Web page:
Washing Hands Before Polish

washing-hands-and-polishIn this article, you’ll learn

  1. How long to wait to do a manicure after washing your hands.
  2. How to clean the nail plate before applying polish.


Hello, I was just wondering, I know that you say don’t apply nail polish about an hour after having your nails in water, but is having a cleanser that takes off dirt, dust and oil bad? I use alcohol swabs that are used for prior to needle injections and I was looking at the ingredients. One of them was water; granted, the only ingredients other than water was isopropyl alcohol. I was just curious if that was bad or it was all right to use. ~Sincerely, Madison


This is a great question and you are not the only one who is confused.

My mentor, scientist, and author, Doug Schoon says in Nail Structure and Product Chemistry, that nails need one hour of drying time if exposed to water for more than one minute.

How does this work if we want to wash our hands before starting a manicure?

If the nail plate is immersed in water for more than 60 seconds, enough water could absorb into the nail plate in some cases (e.g. damaged nails), to make a significant difference in the water content of the nail plate. Even so, regular hand washing is NOT likely to significantly add water to the nail plate. Studies demonstrate that many never wash their hands for more than 5-10 seconds, but health authorities recommend 20 seconds. I recommend asking clients to carefully and thoroughly clean their nails with a clean and disinfected nail brush, before sitting down at the nail table. ~Face to Face with Doug Schoon, Volume 1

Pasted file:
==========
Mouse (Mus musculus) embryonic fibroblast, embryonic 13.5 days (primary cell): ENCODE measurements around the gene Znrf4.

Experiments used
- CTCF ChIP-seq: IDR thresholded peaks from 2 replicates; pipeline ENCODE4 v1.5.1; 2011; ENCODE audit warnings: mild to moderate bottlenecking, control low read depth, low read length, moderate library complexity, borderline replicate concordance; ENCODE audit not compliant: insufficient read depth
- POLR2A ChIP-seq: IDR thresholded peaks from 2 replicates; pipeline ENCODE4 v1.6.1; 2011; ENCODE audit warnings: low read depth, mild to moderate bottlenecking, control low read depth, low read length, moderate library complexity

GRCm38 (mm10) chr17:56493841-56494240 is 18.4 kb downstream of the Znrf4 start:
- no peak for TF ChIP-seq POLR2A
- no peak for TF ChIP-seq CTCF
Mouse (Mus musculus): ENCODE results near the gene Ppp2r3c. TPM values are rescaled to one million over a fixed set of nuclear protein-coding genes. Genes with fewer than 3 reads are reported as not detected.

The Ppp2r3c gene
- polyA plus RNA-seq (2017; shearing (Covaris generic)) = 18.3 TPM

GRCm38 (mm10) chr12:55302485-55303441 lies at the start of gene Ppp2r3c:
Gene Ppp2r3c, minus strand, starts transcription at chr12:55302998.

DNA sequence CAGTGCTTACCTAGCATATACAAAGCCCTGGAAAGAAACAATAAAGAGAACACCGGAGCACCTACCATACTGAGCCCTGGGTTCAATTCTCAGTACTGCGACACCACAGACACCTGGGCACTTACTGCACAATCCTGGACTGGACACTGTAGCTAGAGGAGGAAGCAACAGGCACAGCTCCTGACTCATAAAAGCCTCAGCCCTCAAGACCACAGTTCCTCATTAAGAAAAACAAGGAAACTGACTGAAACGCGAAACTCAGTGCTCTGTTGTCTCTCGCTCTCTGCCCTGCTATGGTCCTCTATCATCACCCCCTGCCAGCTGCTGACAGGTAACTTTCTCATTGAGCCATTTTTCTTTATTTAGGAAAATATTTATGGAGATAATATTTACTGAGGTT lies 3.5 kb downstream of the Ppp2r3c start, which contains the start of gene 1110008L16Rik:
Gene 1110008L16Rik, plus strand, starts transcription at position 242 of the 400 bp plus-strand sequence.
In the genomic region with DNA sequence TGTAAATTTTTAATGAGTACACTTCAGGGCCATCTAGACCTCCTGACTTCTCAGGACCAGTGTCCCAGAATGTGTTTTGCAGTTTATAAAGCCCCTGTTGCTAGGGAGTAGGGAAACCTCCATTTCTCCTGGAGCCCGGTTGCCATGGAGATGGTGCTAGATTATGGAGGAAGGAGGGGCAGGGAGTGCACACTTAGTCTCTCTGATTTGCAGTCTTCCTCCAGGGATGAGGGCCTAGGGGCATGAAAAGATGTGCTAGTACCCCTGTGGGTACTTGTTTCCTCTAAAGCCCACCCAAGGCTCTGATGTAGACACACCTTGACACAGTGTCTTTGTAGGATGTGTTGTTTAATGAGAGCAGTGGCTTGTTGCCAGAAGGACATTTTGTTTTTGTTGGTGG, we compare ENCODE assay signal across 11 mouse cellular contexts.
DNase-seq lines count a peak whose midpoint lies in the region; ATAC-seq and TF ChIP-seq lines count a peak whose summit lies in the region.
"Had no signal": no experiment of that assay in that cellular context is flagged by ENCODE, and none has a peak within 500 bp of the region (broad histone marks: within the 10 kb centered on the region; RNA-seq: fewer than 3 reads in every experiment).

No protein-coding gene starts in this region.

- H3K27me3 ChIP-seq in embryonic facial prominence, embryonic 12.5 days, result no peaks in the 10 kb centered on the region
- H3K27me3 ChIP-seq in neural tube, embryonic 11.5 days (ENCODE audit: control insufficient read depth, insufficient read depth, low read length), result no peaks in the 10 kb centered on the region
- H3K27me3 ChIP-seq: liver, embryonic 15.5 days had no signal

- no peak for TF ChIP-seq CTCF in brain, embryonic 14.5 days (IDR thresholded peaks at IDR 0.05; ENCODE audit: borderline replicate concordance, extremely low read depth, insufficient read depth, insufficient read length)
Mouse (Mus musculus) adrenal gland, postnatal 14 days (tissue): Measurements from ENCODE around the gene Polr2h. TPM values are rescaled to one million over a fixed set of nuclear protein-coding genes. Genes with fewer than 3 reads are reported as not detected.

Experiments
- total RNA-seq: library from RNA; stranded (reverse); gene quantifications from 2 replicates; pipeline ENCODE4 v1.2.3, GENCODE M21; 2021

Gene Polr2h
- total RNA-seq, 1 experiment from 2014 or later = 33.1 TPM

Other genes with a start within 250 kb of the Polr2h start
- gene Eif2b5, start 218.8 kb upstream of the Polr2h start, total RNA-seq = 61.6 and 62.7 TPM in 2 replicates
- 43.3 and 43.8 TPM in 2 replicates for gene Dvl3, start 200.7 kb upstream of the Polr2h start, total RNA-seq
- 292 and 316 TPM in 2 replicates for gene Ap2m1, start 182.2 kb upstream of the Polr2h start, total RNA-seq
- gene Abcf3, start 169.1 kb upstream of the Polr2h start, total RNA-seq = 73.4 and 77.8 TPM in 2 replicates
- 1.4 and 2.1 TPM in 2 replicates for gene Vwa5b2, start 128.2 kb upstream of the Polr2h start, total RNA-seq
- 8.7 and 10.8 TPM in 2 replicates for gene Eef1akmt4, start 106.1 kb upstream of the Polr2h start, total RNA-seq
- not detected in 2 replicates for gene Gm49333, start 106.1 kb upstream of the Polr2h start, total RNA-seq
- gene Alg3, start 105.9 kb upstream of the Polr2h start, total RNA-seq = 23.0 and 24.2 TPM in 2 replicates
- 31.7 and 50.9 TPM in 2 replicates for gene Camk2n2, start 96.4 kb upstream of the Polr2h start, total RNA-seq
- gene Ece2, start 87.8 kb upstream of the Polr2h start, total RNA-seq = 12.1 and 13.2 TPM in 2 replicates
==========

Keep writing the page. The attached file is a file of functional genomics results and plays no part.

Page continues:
I think the most important thing to pay attention to is how do your nails feel and look after washing your hands.

Are they the same as before you washed them? Or do you feel that your c-curve has relaxed?

If your nails have relaxed, it means your nails have absorbed enough water to potentially affect polish adhesion.

I talk about this in a lot more detail in my Chipped Polish From the Shower article

Cleansing The Nail Plate

Using rubbing alcohol, pure acetone or a nail primer (dehydrator) is very important to achieving a good nail polish to nail plate bond.

Just be sure that the cleanser that you use doesn’t contain any “moisturizing” ingredients like oils or glycerine.

Those will create a film on the nail plate that doesn’t play well with polish. You will experience lifting and chipping.

If any of those products contain a little water, it is nothing to be concerned about.Washing Hands Before Polish

When I’m cleansing my nail plate with rubbing alcohol and a lint-free pad, I swipe so quickly that it only removes surface dust and oil.

Hope that helps!



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